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Comprehensive cardiac mri protocol of athletes' hearts at 3 T: preliminary results

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Journal of Cardiovascular Magnetic Resonance201012(Suppl 1):P201

https://doi.org/10.1186/1532-429X-12-S1-P201

Published: 21 January 2010

Keywords

  • Right Ventricular
  • Left Ventricular Mass
  • Hypertrophic Cardiomyopathy
  • Left Ventricular Wall
  • Young Athlete

Introduction

High-level athletic training is associated with increased left ventricular (LV) and right ventricular (RV) chamber sizes and LV wall thickness/mass. Sudden cardiac death (SCD) in healthy, young athletes is associated with cardiac abnormalities, including hypertrophic cardiomyopathy (HCM), anomalous coronary arteries, aortic dissection, and arrhythmogenic right ventricular dysplasia (ARVD). The EKG can screen athletes for underlying cardiac conditions. CMR may provide a more comprehensive evaluation of athletes.

Purpose

This study evaluated a comprehensive 3 T CMR protocol in healthy intercollegiate athletes with an abnormal screening EKG.

Methods

CMR was performed on 21 intercollegiate athletes (12 men; 9 women) with EKG abnormalities from a screened cohort (N = 658). A whole-body 3 T MRI was used (Signa HDx, GE Healthcare, Inc.). The CMR protocol included: 1) cine imaging in LV 2, 3, and 4-chamber long axis planes as well as the short-axis plane from base to apex, using a breath-held steady-state free precession sequence (FOV = 33-35 cm, Thick = 8 mm, TR = 4.2 ms, TE = 1.9 ms, Flip Angle = 45°, Matrix = 224 × 224, 20 phases), 2) black-blood imaging in both axial and short-axis planes using a breath-held double-inversion recovery fast spin echo sequence (FOV = 28-34 cm, Thick = 5 mm, TR = 2 heartbeats, TE = 41 ms, Matrix = 256 × 256), and 3) coronary imaging at the level of the aortic root using a breath-held spiral gradient-echo sequence (FOV = 24 cm, Thick = 3 mm, TR = 1 heartbeat, TE = 5.8 ms, Flip Angle = 60°, 16 interleaves). LV and RV volume and function and LV wall thickness/mass were quantified using MASS software (MASS Analysis Plus Version 6.0, Leiden University) and compared to published normal ranges.

Results

The athletes were from 9 sports, and EKG abnormalities included ventricular hypertrophy (N = 7), abnormal Q waves (N = 7), ST depression (N = 4), T wave inversions in 3 or more leads (N = 2), low voltage (N = 1), and right atrial abnormality (N = 1). No evidence of HCM or ARVD was seen. All athletes had normal aortic root sizes with normal origin and course of their proximal coronary arteries. Male athletes had larger LV/RV volumes, larger aortic root sizes and LV mass but no difference in LV/RV ejection fraction. Compared to published adult ranges normalized to BSA (mean ± 2 SD), LV enlargement was present in 24% (2 M/3 F), RV enlargement in 38% (5 M/3 F), and increased LV mass in 52% (7 M/4 F), Table 1.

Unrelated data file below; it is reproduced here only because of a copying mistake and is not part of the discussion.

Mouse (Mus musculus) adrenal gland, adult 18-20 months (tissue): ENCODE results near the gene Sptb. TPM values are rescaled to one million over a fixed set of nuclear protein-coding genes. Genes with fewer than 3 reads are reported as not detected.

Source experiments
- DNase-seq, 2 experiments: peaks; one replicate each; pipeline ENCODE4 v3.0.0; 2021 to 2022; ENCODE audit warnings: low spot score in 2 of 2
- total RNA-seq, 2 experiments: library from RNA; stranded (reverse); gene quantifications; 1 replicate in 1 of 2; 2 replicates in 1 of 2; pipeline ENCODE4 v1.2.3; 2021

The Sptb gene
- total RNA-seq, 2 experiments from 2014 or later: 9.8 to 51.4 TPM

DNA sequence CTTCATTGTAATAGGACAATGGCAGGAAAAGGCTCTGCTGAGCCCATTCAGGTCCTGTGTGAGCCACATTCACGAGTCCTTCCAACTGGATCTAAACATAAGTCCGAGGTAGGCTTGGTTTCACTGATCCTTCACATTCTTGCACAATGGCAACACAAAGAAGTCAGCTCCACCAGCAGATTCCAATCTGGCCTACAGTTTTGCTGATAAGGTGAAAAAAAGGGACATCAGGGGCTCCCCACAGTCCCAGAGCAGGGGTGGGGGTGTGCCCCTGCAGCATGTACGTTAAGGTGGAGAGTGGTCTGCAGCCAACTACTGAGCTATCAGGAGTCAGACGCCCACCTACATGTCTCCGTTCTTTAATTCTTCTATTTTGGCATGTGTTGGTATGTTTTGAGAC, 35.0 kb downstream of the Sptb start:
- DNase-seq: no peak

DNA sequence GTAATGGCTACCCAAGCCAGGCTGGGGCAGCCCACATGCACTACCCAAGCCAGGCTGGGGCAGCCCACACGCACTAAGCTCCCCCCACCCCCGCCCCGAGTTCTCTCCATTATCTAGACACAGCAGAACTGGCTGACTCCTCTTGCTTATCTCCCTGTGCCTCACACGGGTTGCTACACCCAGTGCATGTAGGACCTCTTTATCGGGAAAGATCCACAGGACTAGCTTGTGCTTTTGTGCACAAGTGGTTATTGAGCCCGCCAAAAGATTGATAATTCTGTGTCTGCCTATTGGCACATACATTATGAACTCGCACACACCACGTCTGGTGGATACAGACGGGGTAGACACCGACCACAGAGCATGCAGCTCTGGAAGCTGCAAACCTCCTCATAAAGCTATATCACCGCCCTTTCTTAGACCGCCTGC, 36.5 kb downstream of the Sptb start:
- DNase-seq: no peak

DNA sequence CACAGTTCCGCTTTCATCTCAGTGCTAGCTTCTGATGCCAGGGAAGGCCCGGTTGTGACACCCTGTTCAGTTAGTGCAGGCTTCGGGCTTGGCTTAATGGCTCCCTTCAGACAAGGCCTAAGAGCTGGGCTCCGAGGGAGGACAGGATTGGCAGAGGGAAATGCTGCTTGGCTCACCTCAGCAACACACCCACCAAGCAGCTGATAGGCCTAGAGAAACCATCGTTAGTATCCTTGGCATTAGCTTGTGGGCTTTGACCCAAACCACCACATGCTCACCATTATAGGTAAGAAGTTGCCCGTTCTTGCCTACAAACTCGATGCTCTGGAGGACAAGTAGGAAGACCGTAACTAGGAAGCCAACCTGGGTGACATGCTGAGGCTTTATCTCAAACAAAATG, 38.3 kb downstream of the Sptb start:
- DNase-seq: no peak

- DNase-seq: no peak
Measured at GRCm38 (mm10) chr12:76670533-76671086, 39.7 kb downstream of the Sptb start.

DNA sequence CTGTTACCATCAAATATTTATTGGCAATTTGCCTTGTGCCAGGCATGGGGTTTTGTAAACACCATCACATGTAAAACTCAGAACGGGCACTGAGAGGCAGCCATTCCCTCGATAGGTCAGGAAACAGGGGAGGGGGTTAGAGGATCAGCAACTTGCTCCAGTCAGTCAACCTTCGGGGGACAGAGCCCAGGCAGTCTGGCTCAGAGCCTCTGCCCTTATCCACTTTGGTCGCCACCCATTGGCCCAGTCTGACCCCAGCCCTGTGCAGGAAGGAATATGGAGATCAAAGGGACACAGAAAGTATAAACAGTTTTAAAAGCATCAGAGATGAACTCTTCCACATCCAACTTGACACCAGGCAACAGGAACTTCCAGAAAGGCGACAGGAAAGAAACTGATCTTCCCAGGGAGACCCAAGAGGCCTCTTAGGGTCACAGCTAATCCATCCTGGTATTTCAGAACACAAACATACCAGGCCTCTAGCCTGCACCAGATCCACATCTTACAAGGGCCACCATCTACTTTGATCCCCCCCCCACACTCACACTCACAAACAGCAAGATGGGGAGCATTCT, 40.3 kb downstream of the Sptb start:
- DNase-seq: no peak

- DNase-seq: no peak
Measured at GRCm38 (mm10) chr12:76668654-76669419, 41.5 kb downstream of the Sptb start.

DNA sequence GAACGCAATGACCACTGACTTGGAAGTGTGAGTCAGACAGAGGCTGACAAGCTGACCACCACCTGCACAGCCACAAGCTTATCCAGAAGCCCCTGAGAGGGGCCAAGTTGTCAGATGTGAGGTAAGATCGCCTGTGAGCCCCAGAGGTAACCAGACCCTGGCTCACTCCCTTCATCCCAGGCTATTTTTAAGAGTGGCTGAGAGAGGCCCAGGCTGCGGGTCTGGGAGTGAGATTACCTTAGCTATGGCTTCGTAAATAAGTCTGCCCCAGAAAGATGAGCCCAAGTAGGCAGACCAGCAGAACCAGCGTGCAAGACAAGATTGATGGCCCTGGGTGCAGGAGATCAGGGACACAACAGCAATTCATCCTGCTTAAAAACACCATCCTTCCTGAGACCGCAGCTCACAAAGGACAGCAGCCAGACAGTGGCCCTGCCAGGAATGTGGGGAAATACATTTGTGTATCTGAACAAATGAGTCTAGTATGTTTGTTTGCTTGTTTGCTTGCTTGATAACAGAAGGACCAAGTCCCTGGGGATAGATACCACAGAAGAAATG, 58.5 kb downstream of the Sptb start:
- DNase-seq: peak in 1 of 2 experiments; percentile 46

Table 1

 

Male

Female

p value

LVEDV (ml)

218.9 ± 37.5

149.3 ± 25.6

0.0001

LVESV (ml)

87.2 ± 23.5

56.0 ± 17.0

0.001

LVSV (ml)

131.7 ± 31.2

93.2 ± 13.8

0.001

LVEDV norm (ml/m2)

102.9 ± 12.7

87.2 ± 13.9

0.01

LVESV norm (ml/m2)

41.2 ± 11.7

32.6 ± 9.6

0.04

LVEF (%)

61.8 ± 6.6

62.2 ± 6.0

0.45

RVEDV (ml)

232.2 ± 28.7

167.1 ± 23.6

0.0001

RVESV (ml)

108.8 ± 23.3

75.2 ± 13.4

0.001

RVSV (ml)

123.6 ± 14.7

92.0 ± 15.2

0.0001

RVEDV norm (ml/m2)

109.6 ± 10.9

97.5 ± 11.7

0.01

RVESV norm (ml/m2)

51.3 ± 10.2

43.9 ± 7.3

0.04

RVEF (%)

54.7 ± 5.7

54.9 ± 4.8

0.46

SWTd (mm)

9.7 ± 1.2

8.8 ± 1.0

0.04

PWTd (mm)

9.8 ± 1.0

8.5 ± 0.8

0.004

LV mass dias (g)

175.8 ± 40.0

112.9 ± 14.1

0.0001

LV mass dias norm (g/m2)

82.8 ± 17.0

65.8 ± 6.0

0.005

Aorta Sinuses (mm)

32.6 ± 3.1

26.4 ± 3.4

0.0002

Aorta Sinuses Norm (mm/m2)

15.5 ± 1.7

15.5 ± 2.0

0.50

Conclusion

CMR provides a comprehensive evaluation of young athletes found to have abnormalities on EKG. While no HCM, anomalous coronaries, Marfan's or ARVD was identified, increased ventricular size or mass was present in the majority of athletes. Further prospective study of CMR in athletes with and without EKG abnormalities is warranted.

Authors’ Affiliations

(1)
Stanford University, Stanford, USA

Copyright

© Heidary et al; licensee BioMed Central Ltd. 2010

This article is published under license to BioMed Central Ltd.

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